Home' Phillip Island and San Remo Advertiser : January 10th 2018 Contents THE ADVERTISER, WEDNESDAY, JANUARY 10, 2018 - PAGE 11
IT’S not every day you have 3AW,
The Age newspaper and 9 Win News
Local mum and surfer Suzan
Borelli was certainly at the centre of
media attention last week.
Saddened by the recent drownings
at Cape Woolamai, Suzan decided
action was needed and contacted the
Shire with her concerns that preven-
tative action must be taken.
She believes the signage at the
Cape Woolamai beach is not effective
and largely overlooked by visitors.
“Multilingual signage must be
erected. Make it big, bold and un-
Suzan suggested creative options
such as a sign that doubled as a pho-
to spot, so that people took notice.
It could include directions to a safe
beach just around the corner, she
“Bass Coast Shire Council advise
me that Cape Woolamai Surf Beach
is under management of the Phillip
Island Nature Park.
“The council were really supportive
by writing a lengthy email to Nature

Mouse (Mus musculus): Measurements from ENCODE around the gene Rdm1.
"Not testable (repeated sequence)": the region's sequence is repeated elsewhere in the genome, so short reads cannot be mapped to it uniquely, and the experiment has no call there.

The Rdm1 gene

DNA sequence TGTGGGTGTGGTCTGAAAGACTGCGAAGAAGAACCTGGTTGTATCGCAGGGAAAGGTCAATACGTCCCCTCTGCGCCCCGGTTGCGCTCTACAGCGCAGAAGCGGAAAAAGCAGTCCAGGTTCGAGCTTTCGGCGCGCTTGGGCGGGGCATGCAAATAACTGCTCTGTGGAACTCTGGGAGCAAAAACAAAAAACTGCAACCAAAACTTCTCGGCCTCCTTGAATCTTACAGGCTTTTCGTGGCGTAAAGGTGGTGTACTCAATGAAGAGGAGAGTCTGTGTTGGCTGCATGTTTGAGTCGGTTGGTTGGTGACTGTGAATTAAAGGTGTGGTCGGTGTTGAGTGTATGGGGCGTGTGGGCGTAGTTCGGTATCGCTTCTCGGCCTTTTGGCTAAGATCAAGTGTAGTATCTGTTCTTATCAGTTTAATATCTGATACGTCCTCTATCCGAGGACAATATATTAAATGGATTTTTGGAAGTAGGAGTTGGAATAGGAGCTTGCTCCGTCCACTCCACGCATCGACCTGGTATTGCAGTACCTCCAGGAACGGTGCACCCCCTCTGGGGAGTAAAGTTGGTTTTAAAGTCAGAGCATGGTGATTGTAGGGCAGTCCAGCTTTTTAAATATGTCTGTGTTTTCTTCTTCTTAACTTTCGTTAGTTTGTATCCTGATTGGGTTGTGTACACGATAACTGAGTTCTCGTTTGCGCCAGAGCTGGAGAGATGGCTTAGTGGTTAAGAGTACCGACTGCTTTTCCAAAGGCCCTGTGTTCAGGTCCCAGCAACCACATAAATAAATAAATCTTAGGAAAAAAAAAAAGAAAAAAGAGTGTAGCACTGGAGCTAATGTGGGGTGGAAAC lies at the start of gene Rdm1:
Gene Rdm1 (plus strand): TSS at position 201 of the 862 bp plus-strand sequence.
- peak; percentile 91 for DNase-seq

Parks for me, and including me in
the correspondence,” she said.
In response Suzan created an on-
line petition last week urging the ap-
propriate organisation to erect multi-
lingual signs at Cape Woolamai Surf
The petition is being delivered to
Phillip Island Nature Parks, and
gained over 150 signatures in the
first two days it was circulated.
“Drowning is preventable and mul-
tilingual signage works in other parts
of Australia and the world,” she said.
She has used the Surf Lifesaving
website Beachsafe.org as inspiration
for the many signage options avail-
“Cape Woolamai Surf Beach is one
of Australia’s most dangerous beach-
es,” said Suzan.
“It has unpredictable sand bank
movements and strong rips along the
entire strip of beach.
“It’s dangerous to anyone without
ocean knowledge or excellent swim-
“Two people have tragically
drowned this summer season
2017/2018 within a week.
“One on Christmas Day, and one
New Year’s Day. It is tragic for not
only the victim and their families, but
also the bystanders, rescue team and
“They believe that if this surf beach
had adequate multilingual signage
these drownings may have been pre-
“I received notification from PINP
that they will be meeting with Life
Saving Victoria and the Shire next
week to discuss signage and other
options to increase visitor awareness
for the dangerous conditions at Cape
Woolamai, which is a great step in the
right direction to save lives.
“The petition has sparked media
attention, positive energy and most
“I’m so very grateful for all the sup-
port and input, we live in a wonder-
ful, caring community!”
Phillip Island Nature Parks advised